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Stimulus transparency a work in progress — Federal spending Web site basic; state's improving

Ever since Steve Watson had his first job at age 16 picking asparagus, he's paid his taxes. And he's always wanted to ensure the government spends his money wisely.

So naturally, when the 53-year-old heard that President Barack Obama pledged a new era of transparency with his 3-week-old $787 billion stimulus package, Watson was glad he could log online and check how every dollar was spent.

National experts visit Oregon to testify in support of precedent-setting transparency legislation

Salem, OR — Amidst renewed calls from the Obama administration for accountability from private contractors on the federal level, the Oregon State House of Representatives is considering a bill that would far outstrip the contractor accountability provisions maintained by any state governments to date.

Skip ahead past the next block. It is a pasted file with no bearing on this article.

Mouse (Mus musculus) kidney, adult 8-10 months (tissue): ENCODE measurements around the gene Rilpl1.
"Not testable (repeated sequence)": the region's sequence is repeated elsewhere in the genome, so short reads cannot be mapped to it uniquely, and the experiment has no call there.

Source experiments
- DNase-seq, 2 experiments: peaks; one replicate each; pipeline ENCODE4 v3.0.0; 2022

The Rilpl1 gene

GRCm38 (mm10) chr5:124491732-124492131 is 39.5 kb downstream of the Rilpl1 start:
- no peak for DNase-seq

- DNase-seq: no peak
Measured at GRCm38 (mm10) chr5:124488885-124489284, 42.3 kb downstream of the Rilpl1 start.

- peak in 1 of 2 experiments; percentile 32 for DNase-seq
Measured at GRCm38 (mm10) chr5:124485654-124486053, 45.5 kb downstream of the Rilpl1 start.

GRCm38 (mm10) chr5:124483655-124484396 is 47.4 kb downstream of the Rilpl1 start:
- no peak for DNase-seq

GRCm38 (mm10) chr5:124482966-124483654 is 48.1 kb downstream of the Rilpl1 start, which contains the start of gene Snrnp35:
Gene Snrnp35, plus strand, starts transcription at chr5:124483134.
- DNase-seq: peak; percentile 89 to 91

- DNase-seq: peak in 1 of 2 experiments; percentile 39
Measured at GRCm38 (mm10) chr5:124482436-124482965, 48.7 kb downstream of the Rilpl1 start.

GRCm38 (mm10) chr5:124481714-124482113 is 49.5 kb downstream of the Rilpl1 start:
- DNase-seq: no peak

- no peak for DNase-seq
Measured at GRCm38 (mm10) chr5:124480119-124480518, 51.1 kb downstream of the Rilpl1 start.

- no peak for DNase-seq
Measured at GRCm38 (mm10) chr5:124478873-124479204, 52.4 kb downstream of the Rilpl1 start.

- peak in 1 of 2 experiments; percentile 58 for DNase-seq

This Monday at 8am, leading transparency experts from the national Coalition for an Accountable Recovery (CAR) will testified before the Oregon House Business and Labor Committee in support of the bill, HB 2037, which would require private contractors in Oregon to disclose the number of employees and the wages, they pay. This is especially important with the federal government requiring transparency on jobs created through the $6.48 billion in federal funds set aside for Oregon under the recovery plan.

Building a Better Measure of Poverty Rates

States don't really know how many of their residents are poor.  The current federal poverty measure uses a forty-year old, widely criticized methodology.  It neither accounts for many of the resources poor families receive from the government, such as Food Stamps and the EITC, nor does it, conversely, factor in many additional expenses the poor face that are not accounted for in the federal measure, such as transportation costs, child care and local costs of living. 

Voting Information Project Opens Up New Ways for Voters to Get Essential Information

Although election advocates place great emphasis on reducing barriers
to voter participation, calls to voting hotlines show that obtaining basic information such as where exactly to vote presents one of the most widespread hurdles to voting.  Because of this, easily accessible voting information would go a long way in facilitating voter participation.